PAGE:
The third and final volume of Usamaru Furuya’s short manga series Genkaku Picasso was originally published in Japan in 2010. Viz Media released the English-language edition of the volume in 2011 under its Shonen Jump imprint. Genkaku Picasso was initially serialized in the manga magazine Jump SQ. Furuya mentions in the series’ afterword that he was somewhat surprised to have been approached to create a manga by one of the Jump SQ editors since he didn’t consider his previous work to have had much popular, mass appeal. (Furuya made his debut in the alternative manga magazine Garo and is particularly well-known for some of his more avant-garde work.) Genkaku Picasso was originally intended to be only two volumes long. Happily, Furuya was able to expand the series to three volumes, which allowed him to tie everything together in the way that he wanted. Although I enjoyed the first volume of Genkaku Picasso the manga starts out a little unsteady. But by the end, Furuya has created a fantastic series.
For most of his life, Hikari Hamura has been content to keep to himself and concentrate on his drawing. He’s earned himself the nickname of Picasso from his classmates (much to his dismay as he greatly prefers the work of Leonardo da Vinci), but up until recently they have mostly ignored him. Picasso is as strange and gloomy as he ever was, if not more so, but many of his classmates are beginning to feel drawn to him for some unknown reason. What they don’t realize is that Picasso has been helping to solve their personal problems. After nearly dying in a bizarre accident Picasso has gained a strange ability that allows him to see and draw the darkness that exists in another person’s heart. He can enter into those sketches, and by changing them he influences his classmates lives, hopefully for the better. This power is something that Picasso has tried to keep hidden from the others but it becomes difficult for them to disregard his increasingly odd behaviour, especially when he seems to know things that they would never reveal to someone else.
Genkaku Picasso starts out as a fairly episodic series. Generally, I found the longer stories–those lasting several chapters–to be more successful than the shorter ones as they feel less rushed and more thoroughly developed. It’s only really during the second volume that it becomes clear that there is also an overarching plot. The details of that larger story are completely reveled in the third volume of Genkaku Picasso. With a little bit of a lead in, “Hikari’s Story” takes up nearly half of Genkaku Picasso, Volume 3. It’s the longest story in Genkaku Picasso and is what pulls together the entire series. Up until this point in the manga, while Picasso has certainly been the protagonist, the stories have largely focused on his classmates and the issues that they are struggling with. But in “Hikari’s Story” their roles are reversed and it’s Picasso who needs help. It’s an extremely effective turn of events that brings the series full circle quite nicely.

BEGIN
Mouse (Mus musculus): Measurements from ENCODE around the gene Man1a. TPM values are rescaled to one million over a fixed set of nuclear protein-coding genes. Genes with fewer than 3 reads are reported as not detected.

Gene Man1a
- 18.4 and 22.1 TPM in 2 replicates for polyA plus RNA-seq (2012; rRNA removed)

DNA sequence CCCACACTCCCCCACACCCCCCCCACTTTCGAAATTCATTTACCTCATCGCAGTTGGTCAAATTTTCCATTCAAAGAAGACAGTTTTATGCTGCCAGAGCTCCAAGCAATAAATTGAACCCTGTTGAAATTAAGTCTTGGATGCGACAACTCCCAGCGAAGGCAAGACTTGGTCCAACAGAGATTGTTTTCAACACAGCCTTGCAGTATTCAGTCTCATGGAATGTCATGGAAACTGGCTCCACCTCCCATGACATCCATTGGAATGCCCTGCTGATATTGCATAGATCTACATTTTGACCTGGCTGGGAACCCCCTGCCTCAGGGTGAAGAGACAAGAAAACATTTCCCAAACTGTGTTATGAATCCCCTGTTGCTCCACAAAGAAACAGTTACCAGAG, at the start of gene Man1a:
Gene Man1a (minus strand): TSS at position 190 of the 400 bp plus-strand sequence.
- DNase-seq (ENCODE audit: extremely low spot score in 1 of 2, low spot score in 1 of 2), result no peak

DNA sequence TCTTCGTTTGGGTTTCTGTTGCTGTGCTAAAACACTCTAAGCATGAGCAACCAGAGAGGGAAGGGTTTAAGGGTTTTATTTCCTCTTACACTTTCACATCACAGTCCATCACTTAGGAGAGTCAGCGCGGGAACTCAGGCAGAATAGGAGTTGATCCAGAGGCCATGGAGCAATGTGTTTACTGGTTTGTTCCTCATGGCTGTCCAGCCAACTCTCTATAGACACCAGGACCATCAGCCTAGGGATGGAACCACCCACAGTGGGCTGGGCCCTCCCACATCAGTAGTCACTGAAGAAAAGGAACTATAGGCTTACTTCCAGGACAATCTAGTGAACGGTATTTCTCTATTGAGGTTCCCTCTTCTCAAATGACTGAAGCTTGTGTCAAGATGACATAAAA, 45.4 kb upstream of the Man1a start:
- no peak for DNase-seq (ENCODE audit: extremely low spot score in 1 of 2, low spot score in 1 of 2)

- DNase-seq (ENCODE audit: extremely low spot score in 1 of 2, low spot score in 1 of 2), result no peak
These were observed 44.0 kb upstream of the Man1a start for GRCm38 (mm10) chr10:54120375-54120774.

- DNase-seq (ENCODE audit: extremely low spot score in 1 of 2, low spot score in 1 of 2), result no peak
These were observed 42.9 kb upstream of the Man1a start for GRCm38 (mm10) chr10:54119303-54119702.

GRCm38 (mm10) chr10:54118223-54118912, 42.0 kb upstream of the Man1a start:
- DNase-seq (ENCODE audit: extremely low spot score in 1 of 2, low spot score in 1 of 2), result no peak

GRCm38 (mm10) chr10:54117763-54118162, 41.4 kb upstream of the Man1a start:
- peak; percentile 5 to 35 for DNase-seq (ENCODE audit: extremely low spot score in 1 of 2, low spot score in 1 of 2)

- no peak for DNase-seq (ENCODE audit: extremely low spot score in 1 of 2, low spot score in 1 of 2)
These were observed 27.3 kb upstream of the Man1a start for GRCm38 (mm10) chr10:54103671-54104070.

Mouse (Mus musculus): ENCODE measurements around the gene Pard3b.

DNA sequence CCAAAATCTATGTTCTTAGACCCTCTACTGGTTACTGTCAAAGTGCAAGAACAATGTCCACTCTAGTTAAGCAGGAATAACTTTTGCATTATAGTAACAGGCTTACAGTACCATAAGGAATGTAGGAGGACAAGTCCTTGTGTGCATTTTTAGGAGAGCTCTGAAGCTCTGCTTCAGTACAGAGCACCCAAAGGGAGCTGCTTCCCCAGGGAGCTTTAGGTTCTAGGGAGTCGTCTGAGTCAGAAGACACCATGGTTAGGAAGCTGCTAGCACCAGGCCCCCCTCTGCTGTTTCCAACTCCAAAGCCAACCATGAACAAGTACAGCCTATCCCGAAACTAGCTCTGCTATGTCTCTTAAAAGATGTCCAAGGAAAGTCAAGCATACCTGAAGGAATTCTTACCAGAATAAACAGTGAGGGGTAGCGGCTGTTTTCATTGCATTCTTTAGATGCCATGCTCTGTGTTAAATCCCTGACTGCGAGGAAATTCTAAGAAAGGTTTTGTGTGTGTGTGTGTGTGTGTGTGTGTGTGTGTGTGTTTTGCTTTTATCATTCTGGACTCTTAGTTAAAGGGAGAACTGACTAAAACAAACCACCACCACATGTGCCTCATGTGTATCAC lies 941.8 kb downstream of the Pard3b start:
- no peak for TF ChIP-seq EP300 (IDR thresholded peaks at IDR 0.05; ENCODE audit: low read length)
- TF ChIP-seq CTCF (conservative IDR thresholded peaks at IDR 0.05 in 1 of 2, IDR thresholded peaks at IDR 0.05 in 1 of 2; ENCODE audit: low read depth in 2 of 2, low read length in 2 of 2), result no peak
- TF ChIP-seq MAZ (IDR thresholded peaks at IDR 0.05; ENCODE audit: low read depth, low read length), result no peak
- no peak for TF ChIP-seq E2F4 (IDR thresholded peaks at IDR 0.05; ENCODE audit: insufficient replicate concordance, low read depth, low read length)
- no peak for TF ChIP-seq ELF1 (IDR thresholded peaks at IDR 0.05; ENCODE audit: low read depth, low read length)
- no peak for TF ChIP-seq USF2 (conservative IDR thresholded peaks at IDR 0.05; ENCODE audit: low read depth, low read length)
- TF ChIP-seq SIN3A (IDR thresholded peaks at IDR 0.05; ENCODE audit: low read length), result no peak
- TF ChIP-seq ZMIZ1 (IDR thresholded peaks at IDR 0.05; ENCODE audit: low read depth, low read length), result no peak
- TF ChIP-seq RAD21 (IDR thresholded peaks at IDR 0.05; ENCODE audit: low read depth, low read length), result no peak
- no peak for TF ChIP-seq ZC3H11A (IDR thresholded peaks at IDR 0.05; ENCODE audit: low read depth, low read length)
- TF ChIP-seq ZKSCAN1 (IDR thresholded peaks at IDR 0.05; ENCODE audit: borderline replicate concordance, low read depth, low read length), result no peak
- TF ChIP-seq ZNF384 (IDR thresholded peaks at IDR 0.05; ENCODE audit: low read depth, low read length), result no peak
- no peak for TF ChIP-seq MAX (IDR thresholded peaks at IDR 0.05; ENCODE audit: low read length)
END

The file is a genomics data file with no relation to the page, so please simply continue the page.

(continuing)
The ending of Genkaku Picasso is actually a little heart-wrenching. Picasso starts the series almost a complete loner. Except for Chiaki, who hung out with him despite his protests, most of his classmates simply took no notice of him. Picasso was perfectly fine with this, or at least that’s what he told himself. As Genkaku Picasso progresses, Picasso slowly gathers people around him as he helps them with their problems. But it’s not until the third volume that he actually admits that he has friends and that he actually wants friends. Picasso has to be completely honest with himself and with the others, which in reality is a very terrifying thing to have to do. With “Hikari’s Story” the entire series becomes about Picasso and shows the tremendous amount of growth that he has gone through. I’m very glad that Furuya was able to extend Genkaku Picasso and give it a marvelous conclusion. Even considering its somewhat awkward start, Genkaku Picasso is a wonderful series. I thoroughly enjoyed its quirky humor and characters, its engaging artwork, and its somewhat peculiar but ultimately heartfelt story.